Palazzo Altemps, Rome
Palazzo Altemps in Rome is a museum of Classical sculpture, part of the National Roman Museum network, and a 15th and 16th-century palace near Piazza Navona.
History and architecture
Palazzo Altemps is a large Italian Renaissance style building located on the western edge of the ancient Campus Martius, close to the Tiber River’s Lungotevere Marzio embankment.
The palace was originally built by Girolamo Riario, Lord of Imola, in the second half of the 15th century, after a design attributed to architect and painter Melozzo da Forlì.
The beautiful late-Renaissance courtyard was built some years later by the new owner of the palace, Cardinal Francesco Soderini, possibly after a design by Antonio da Sangallo the Elder. In 1568, the property was acquired by Austrian cardinal Mark Sittich von Hohenems Altemps (also known as Marco Sittico Altemps) who further enlarged the building and installed his collections of antiquities and rare books in the palace.
Acquired by the Italian State in 1982, the palace was then converted into a museum and opened to the public in 1997.
Palazzo Altemps, Rome, view of the Renaissance-style courtyard whose design is attributed to Antonio da Sangallo the Elder. Photo Frederik Debrabandere.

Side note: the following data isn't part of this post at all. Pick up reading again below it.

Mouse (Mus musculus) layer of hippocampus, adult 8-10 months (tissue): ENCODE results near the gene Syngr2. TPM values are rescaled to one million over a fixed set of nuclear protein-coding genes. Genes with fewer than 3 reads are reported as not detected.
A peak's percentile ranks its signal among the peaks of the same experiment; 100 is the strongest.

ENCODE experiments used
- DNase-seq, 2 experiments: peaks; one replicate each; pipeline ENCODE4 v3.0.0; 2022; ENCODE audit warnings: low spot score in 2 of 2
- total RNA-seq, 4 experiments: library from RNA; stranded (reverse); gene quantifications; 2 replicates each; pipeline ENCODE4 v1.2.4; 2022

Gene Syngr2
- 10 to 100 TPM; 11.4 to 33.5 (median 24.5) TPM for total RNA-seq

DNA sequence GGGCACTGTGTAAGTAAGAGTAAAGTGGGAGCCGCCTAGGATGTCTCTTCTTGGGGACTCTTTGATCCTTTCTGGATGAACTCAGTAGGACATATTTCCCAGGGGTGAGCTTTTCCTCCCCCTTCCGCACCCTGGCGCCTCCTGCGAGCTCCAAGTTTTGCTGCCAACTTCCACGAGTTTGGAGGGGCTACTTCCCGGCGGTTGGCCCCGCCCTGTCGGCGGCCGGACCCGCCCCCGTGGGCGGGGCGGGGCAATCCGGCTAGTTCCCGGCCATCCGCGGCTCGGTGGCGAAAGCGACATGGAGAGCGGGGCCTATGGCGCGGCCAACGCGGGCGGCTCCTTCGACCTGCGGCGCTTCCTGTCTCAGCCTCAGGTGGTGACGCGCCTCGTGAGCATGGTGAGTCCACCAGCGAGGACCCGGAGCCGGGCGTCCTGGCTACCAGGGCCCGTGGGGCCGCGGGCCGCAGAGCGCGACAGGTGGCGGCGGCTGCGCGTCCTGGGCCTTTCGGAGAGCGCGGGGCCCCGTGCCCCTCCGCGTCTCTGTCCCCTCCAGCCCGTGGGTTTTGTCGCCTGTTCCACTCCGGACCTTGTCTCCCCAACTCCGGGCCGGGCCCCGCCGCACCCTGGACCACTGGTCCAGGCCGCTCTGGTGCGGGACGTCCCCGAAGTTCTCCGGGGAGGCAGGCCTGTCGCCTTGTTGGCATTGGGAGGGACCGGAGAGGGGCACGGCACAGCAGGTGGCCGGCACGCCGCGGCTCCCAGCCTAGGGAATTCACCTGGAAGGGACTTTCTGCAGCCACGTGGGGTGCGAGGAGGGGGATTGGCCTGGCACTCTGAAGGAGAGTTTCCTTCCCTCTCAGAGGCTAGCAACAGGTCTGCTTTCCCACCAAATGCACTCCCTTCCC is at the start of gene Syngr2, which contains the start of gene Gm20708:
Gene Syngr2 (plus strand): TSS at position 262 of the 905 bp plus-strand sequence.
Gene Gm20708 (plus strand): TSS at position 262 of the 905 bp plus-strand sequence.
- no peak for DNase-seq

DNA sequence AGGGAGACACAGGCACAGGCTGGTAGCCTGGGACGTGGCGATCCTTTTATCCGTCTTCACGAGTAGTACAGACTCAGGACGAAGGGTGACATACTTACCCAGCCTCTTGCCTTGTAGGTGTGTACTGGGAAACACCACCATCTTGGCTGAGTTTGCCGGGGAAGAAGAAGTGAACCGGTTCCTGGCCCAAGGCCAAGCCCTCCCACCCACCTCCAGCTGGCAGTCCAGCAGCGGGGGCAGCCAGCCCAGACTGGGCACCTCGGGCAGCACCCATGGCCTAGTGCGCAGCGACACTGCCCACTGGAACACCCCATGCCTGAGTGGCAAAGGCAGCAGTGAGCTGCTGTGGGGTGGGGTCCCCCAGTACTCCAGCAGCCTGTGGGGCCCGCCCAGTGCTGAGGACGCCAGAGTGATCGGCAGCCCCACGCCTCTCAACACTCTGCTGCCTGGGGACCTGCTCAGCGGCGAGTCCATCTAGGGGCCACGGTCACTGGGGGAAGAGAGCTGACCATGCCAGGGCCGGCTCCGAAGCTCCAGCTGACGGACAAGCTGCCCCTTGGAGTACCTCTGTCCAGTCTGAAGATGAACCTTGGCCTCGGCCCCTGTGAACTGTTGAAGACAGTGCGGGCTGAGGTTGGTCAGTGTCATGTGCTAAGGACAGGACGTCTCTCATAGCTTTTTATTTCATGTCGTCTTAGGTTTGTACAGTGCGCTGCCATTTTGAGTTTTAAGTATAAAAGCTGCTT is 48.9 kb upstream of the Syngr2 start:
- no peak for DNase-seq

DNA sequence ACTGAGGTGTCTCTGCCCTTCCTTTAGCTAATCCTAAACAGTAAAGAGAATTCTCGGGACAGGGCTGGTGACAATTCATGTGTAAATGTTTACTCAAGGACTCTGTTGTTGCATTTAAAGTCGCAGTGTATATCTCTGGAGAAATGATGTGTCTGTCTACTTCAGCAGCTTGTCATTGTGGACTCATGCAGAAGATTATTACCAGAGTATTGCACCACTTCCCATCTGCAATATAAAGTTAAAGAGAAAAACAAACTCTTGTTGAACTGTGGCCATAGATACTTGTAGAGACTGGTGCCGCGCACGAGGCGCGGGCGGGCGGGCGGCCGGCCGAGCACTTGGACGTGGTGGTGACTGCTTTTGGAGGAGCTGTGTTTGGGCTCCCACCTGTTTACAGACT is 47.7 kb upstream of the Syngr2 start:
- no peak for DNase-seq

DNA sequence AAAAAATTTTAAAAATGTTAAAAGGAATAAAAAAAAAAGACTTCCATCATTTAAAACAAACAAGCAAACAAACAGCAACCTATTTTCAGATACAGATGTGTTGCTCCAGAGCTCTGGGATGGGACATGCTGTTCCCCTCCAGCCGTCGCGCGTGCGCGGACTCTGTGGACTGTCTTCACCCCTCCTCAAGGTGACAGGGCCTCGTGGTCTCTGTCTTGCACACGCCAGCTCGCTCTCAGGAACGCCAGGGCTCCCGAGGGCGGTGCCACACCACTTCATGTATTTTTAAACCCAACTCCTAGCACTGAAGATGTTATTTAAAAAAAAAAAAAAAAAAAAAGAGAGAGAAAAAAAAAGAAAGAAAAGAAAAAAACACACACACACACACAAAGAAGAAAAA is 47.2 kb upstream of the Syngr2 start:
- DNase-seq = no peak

Collection and artworks on display
The art collection of Palazzo Altemps mostly consists of ancient Roman and Greek sculptures – statues, bas-reliefs, statuettes, and sarcophagi.
The artworks are exhibited in the richly-decorated rooms of the palace, thus creating a fascinating combination of antique sculpture and Renaissance architecture.
Notable works on exhibition include the Ludovisi Throne (V century BC, Greek), Orestes & Electra (2nd century BC, Roman), the Ludovisi Ares (2nd century BC, Roman copy of a Greek original), the Juno Ludovisi (1st century AD, Roman), The Galatian Suicide (2nd century AD, Roman copy of a Hellenistic original), and Athena Parthenos (1st century BC, Greek copy of a famous sculpture by Phidias now lost), among many others.
Along with the sculpture collection, it is also worth mentioning the decorative apparatus of the palace, which also includes a number of remarkable fresco paintings by Mannerist artist Antonio Viviani.
Fully accessible to physically-impaired people, the museum also contains spaces for special exhibitions and a bookshop.
Palazzo Altemps, interior view; photo Blubrando.
The portico on the ground floor. Photo Dvdbramhall.
Colossal head of the Juno goddess, known as Juno Ludovisi or Hera Ludovisi, marble, 1st century AD: photo Patrick Rasenberg.
The “Hall of the Galatian” during the exhibition ” Fornasetti at Palazzo Altemps”, 2018; © Electa, photo S. Castellani.
Cover image, the main courtyard of Palazzo Altemps in Rome © Electa, photo S. Castellani.